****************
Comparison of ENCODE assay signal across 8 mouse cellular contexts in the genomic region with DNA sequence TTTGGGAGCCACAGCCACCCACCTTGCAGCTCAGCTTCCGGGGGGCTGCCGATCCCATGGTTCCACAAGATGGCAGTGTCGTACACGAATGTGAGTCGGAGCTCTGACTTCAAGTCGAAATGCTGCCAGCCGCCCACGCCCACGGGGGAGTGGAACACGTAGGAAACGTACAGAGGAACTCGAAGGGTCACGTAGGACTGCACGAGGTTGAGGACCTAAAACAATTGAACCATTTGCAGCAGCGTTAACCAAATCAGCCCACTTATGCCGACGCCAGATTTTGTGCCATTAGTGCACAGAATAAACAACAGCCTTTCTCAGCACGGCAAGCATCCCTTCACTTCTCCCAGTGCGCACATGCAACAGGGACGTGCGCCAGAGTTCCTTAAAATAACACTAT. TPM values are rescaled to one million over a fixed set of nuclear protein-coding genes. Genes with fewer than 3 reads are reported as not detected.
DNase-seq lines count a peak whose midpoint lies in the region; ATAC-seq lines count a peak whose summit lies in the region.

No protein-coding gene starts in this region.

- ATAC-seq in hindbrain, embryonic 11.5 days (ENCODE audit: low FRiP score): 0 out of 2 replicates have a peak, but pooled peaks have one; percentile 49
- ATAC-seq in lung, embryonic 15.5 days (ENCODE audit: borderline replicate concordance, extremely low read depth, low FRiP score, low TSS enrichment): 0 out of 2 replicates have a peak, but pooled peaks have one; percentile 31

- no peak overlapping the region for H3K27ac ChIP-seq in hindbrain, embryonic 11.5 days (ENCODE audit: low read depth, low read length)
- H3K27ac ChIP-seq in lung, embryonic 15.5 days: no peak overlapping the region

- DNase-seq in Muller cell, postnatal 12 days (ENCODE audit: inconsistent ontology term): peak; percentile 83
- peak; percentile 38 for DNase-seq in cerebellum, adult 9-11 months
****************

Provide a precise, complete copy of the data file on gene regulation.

Comparison of ENCODE assay signal across 8 mouse cellular contexts in the genomic region with DNA sequence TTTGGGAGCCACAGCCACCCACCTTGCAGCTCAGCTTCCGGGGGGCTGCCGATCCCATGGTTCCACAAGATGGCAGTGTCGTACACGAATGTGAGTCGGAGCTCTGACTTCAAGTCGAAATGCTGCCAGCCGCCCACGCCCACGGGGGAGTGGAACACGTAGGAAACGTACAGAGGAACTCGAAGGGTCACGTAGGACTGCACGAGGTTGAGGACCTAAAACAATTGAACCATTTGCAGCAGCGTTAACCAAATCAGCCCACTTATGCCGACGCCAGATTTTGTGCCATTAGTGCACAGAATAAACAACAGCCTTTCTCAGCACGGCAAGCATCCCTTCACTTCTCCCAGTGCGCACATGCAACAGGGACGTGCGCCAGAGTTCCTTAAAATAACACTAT. TPM values are rescaled to one million over a fixed set of nuclear protein-coding genes. Genes with fewer than 3 reads are reported as not detected.
DNase-seq lines count a peak whose midpoint lies in the region; ATAC-seq lines count a peak whose summit lies in the region.

No protein-coding gene starts in this region.

- ATAC-seq in hindbrain, embryonic 11.5 days (ENCODE audit: low FRiP score): 0 out of 2 replicates have a peak, but pooled peaks have one; percentile 49
- ATAC-seq in lung, embryonic 15.5 days (ENCODE audit: borderline replicate concordance, extremely low read depth, low FRiP score, low TSS enrichment): 0 out of 2 replicates have a peak, but pooled peaks have one; percentile 31

- no peak overlapping the region for H3K27ac ChIP-seq in hindbrain, embryonic 11.5 days (ENCODE audit: low read depth, low read length)
- H3K27ac ChIP-seq in lung, embryonic 15.5 days: no peak overlapping the region

- DNase-seq in Muller cell, postnatal 12 days (ENCODE audit: inconsistent ontology term): peak; percentile 83
- peak; percentile 38 for DNase-seq in cerebellum, adult 9-11 months